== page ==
WHEN NECESSARY USE A PROFESSIONAL
It is definitely cheaper to "do it yourself". In many aspects of our lives we learn how to be self-sufficient, whether it is learning how to cook like a gourmet chef on TV or using instructions on the internet to tile a floor.
There are many great programs to learn how to increase IQ, memory, attention or other brain issues. But sometimes it is best to consult someone who really knows their stuff.
I got blisters on my right pinky toe when I walked 10 miles or more, even in training. From the internet I learned how to take care of it, and how to prevent it. Unfortunately, I kept getting blisters. I did not seek out professional help. It's the way I am, I'm cheap, I don't have time, I don't know who to see. I have lots of excuses!
I started my 222 mile walk September 7 and each day I got a blister on that toe, and was limping badly by the end of the day.
Each day I carefully drained it and bandaged it in a way to prevent more, but it didn't help. By the 5th day my sister suggested I see a podiatrist. I was happy to, because at this point I wasn't sure how bad the toe would be by the end of the walk.
He saw me the next morning.
He was able to immediately see how my foot is formed that created the blister and set me up with the proper bandaging. I was out of there in minutes and never got a blister again!
If you have a child who struggles in school, and you spend hours a night working on homework that should be done in 20 minutes, it is time to seek help.
If your child gets help in school but you don't see real progress and improvement, you should seek different professional help. Each type of professional knows their specialty well. Consider the following professionals and their expertise:
- Teacher - how to teach information
- Special Education Teacher - how to apply accommodations to help the child pass
- Occupational Therapist - some are knowledgeable about how to help children with handwriting while others know how to help a child's body to mature. Some know how to integrate primitive reflexes - THE foundation for learning http://www.youtube.com/watch?v=bRW_NXm0W-Y&feature=youtu.be
- Physical Therapist - knowledgeable about the body and helping it mature and grow; many know about the primitive reflexes
- Speech and Language Pathologist - knowledgeable about speech and overcoming lisps, improving language and many times reading
- Reading Specialist - how to teach reading
It appears that there are many knowledgeable professional at schools, yet your child may still be struggling. Why?
People only know what they know. Thy might not have been exposed to other information. The schools are not yet set up to fill in the holes for your child, which is needed to get the job of learning done.
For example, whose job is it to help change and improve the problem of not being able to distinguish between the short vowel sounds - an auditory processing deficit? An audiologist can diagnose it, and it can be improved through primitive reflex integration and listening therapy, but schools don't yet do this. So who does? Usually OTs and SLPs but privately. Who pays? Usually parents, sometimes insurance. Yet a child who cannot distinguish the difference between sounds will have great difficulty learning to read! So it would be wonderful if these simple interventions were offered at school.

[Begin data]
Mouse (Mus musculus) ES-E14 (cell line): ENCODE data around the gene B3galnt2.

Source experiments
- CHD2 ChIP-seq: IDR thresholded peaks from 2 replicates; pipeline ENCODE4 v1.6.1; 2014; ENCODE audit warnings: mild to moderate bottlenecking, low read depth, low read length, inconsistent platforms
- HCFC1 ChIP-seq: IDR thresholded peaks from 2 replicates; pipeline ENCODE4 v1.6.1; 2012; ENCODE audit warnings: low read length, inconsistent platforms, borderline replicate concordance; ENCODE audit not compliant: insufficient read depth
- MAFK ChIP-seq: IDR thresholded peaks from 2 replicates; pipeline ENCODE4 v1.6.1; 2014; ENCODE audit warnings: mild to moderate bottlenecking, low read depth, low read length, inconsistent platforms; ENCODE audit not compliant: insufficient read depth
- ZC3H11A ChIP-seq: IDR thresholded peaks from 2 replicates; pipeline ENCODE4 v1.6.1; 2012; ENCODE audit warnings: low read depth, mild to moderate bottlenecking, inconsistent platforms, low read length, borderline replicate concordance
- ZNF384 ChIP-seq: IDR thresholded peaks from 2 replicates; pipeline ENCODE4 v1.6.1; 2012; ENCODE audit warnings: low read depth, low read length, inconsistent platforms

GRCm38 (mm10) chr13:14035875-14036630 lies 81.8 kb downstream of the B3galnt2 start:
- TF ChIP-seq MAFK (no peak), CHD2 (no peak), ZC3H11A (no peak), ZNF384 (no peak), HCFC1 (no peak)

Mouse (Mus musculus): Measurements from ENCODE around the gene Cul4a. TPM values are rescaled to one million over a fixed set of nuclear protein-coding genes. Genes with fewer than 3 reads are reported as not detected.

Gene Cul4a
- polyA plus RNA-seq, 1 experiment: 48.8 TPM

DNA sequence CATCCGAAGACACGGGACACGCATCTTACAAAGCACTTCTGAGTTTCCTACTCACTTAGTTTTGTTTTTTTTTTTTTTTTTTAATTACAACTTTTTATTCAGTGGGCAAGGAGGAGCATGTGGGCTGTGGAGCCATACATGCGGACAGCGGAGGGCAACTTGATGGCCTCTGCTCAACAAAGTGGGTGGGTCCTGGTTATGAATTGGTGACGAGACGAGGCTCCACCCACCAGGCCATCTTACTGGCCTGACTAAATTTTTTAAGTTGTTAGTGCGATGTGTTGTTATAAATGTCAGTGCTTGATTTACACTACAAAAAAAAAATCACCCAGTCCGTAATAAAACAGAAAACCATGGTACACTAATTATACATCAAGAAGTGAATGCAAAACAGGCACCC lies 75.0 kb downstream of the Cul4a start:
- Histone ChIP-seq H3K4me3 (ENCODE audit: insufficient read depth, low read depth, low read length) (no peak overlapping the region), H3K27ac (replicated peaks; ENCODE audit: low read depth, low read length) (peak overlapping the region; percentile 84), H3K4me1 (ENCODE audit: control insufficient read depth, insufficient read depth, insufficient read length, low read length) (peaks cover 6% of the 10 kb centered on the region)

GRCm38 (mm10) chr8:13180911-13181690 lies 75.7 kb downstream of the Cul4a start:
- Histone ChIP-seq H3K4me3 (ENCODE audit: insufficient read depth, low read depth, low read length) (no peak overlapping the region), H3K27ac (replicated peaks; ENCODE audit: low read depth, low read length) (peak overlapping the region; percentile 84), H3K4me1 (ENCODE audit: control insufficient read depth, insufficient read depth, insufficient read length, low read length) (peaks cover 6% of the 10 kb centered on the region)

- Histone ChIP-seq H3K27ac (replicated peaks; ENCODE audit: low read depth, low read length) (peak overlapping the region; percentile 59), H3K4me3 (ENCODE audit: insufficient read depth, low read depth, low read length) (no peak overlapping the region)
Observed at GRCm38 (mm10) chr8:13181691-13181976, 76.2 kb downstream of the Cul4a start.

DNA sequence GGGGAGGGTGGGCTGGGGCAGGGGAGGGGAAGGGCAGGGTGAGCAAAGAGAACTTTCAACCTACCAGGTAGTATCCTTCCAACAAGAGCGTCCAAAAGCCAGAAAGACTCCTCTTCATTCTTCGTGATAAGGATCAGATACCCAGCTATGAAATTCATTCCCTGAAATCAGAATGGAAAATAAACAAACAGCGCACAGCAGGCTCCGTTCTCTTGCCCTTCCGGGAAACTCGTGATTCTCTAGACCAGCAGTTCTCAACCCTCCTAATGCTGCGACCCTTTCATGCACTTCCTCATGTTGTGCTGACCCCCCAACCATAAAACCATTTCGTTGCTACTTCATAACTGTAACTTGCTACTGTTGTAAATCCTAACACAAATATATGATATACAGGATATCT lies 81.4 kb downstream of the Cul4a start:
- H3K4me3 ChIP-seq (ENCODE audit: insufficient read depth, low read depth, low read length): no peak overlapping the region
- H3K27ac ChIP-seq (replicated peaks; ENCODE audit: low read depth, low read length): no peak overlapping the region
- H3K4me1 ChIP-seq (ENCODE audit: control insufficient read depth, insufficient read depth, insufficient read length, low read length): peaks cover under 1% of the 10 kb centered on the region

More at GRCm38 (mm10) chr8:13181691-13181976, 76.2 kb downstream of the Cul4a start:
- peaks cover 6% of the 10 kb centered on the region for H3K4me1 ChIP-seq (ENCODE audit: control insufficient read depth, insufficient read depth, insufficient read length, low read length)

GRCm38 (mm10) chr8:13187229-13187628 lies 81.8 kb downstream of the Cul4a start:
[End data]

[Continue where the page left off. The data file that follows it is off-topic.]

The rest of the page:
Who do you see if your child cannot process all that they see visually (necessary for all learning!)? And how is this caught? Most kindergarten screenings only screen for distance acuity (seeing the board) but not near-point (reading). Regular optometrists are the professional to see for testing acuity; wouldn't it be great if all children were tested for this and potentially helped BEFORE they struggle?
Some children have other visual issues - double vision, slow copying, unable to sustain focus, jumpy eyes, reversal of letters (9b-d, saw-was).
These issues can be diagnosed and treated by a behavioral or developmental optometrist, but can be very expensive. Many of these professionals also integrate the primitive reflexes, which are instrumental in developing vision during the first year of life.
What about memory? If your child cannot remember 3 instructions in a row, or studies for a spelling test one week but cannot remember the correct spelling the next week, who is responsible for improving memory? And attention - necessary for taking notes, and staying with a task to the end?
Who is improving processing speed? We all seem to be satisfied with giving our children extra time in school, but what employer will hire a high school graduate who needs 50% extra time?
All of these cognitive skills can be taught, and should. Right now, there are some specific learning centers and tutors who do just that, but still there are not many. There are some great computer programs available, but to be successful, a coach of some sort is needed. If these skills were taught in the primary grades for a period a day, the teachers would have so much more time to teach their academics. If our children's brains are not improved by the professionals that they see daily in school, we are just applying more band aids to a blister, rather than working on fixing the root cause.